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Journey Through Hallowed Ground and the Living Legacy Project

Posted by Amy Johnson Crow on January 27, 2014 in Military Records, Research

It’s a dry fact to say that approximately 620,000 men lost their lives during the American Civil War.  To put that enormous number into perspective, that’s roughly equal to the number of people who currently live in Boston, Massachusetts.

Memorializing each of those who were lost is an enormous task, and it’s one that Journey Through Hallowed Ground (JTHG) has undertaken. JTHG seeks to raise awareness of the history and heritage in the 180-mile corridor running from Gettysburg to Monticello. Part of this program is the Living Legacy Project, which will plant one tree along the corridor for each of the 620,000 who fell during the war. Those 620,000 trees will create the world’s longest landscaped allee. Ancestry and Fold3 are pleased to be partnering with Journey Through Hallowed Ground to create this living tribute.

Each tree in the Living Legacy Program will be geo-tagged, which will allow visitors to the website and smartphone users there in person to know exactly to whom a tree is dedicated, as well as the materials on that soldier’s memorial page on Fold3. These memorial pages have basic facts about the soldier and users can upload additional information, documents and photographs.

Gordon Atkinson presenting to educators at Journey Through Hallowed Ground workshop.

Gordon Atkinson presenting to educators at Journey Through Hallowed Ground workshop.

JTHG, Ancestry and Fold3 are working with teachers to help them incorporate researching the lives of the Civil War fallen into their curriculum. Recently, Brock Bierman, Gordon Atkinson and I presented a day-long workshop at Manassas National Battlefield Park for area teachers, historical site managers and museum personnel.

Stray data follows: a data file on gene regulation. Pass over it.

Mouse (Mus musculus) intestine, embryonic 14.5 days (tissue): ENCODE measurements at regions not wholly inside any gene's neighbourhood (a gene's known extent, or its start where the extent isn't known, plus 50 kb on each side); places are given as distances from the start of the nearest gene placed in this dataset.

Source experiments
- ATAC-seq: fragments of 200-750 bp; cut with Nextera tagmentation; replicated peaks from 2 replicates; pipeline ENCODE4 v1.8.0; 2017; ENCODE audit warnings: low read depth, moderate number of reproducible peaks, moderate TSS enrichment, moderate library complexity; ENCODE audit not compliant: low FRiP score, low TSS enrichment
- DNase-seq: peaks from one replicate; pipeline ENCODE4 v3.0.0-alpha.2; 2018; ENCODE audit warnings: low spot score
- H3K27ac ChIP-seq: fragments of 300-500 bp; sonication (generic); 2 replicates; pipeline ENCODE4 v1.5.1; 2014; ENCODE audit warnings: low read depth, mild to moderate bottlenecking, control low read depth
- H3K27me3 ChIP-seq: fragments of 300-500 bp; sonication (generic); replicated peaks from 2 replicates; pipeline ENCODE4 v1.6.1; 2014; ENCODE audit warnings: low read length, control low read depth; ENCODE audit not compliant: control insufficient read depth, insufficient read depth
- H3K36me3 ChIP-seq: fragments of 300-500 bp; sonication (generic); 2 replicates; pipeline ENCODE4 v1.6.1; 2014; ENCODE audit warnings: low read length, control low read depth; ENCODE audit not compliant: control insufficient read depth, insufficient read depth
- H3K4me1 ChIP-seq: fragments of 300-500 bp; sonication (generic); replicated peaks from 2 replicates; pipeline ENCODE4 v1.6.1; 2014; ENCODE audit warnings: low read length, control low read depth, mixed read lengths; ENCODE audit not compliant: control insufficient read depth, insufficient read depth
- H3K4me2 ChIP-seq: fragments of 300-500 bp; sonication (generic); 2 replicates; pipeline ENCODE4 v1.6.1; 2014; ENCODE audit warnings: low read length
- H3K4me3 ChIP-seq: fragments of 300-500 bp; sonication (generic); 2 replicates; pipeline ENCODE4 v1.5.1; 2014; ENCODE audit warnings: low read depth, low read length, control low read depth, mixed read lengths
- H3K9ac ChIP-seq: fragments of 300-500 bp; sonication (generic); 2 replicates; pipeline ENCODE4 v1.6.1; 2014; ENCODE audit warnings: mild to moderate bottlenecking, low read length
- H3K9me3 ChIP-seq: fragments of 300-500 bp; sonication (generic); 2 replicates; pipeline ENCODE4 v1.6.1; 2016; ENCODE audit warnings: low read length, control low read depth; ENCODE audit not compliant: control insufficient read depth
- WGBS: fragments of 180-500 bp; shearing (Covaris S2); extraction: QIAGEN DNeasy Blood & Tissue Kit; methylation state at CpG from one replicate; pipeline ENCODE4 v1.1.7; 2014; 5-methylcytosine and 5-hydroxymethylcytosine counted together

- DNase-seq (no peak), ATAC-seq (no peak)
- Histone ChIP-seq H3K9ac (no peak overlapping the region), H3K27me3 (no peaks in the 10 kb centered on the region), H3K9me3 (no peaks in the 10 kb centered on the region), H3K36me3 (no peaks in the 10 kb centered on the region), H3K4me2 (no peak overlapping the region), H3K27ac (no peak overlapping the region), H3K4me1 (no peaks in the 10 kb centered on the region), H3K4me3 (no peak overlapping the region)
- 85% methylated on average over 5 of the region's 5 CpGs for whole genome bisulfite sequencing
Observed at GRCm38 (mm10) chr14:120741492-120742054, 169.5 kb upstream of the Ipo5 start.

They were enthusiastic about the work that they have been doing with their students and were eager to learn new resources and strategies for researching Civil War soldiers.

As the Living Legacy Program continues to grow – literally – it will become both a stunning visual tribute and a resource for information about those who lost their lives in the Civil War.

And for those of you searching for Civil War soldiers, here is the presentation we gave. Hope it helps you in your own research.

Researching Civil War Soldiers: An Overview from Ancestry.com
About Amy Johnson Crow
Amy Johnson Crow is a Community Manager for Ancestry.com. She's a Certified Genealogist and an active lecturer and author. Her roots run deep in the Midwest and Mid-Atlantic states. Amy loves to help people discover the joys of learning about their ancestors and she thinks that there are few things better than a day in a cemetery. You can find her on Facebook, Twitter, and No Story Too Small.

3 comments

Comments
1 LindaJanuary 27, 2014 at 8:12 pm

What about the soldiers who died but remain unidentified? I am researching an ancestor of my husband who we believe died at Shiloh, but as you know, many of the Confederate soldiers who died there are unidentified and the names of all who were buried there are not known.

I think this is a great project. Thank you

2 Patricia Whitney-Jones (maiden: Lackie)January 28, 2014 at 9:44 am

What a fantastic project and to have it linked with history classes of our schools…is absolutely wonderful. I’ll help whenever I can. ~Tricia

3 Amy Johnson CrowJanuary 28, 2014 at 11:00 am

Linda — You don’t need to know where he is buried in order to add to his memorial page on Fold3 or to donate to the Living Legacy Project. Have you looked in the published Civil War roster from his state? They often include a notation of those who died in the war (either with his listing in his regiment or in a separate section for “Roll of Honor” or something similar). Many state rosters are available on Google Books. (For Confederate rosters, search for the name of the state plus “roster war of the rebellion” without the quotes.)

Tricia — It was so neat to see these teachers and how engaged they are with the project and how enthusiastic they are to work with their students!

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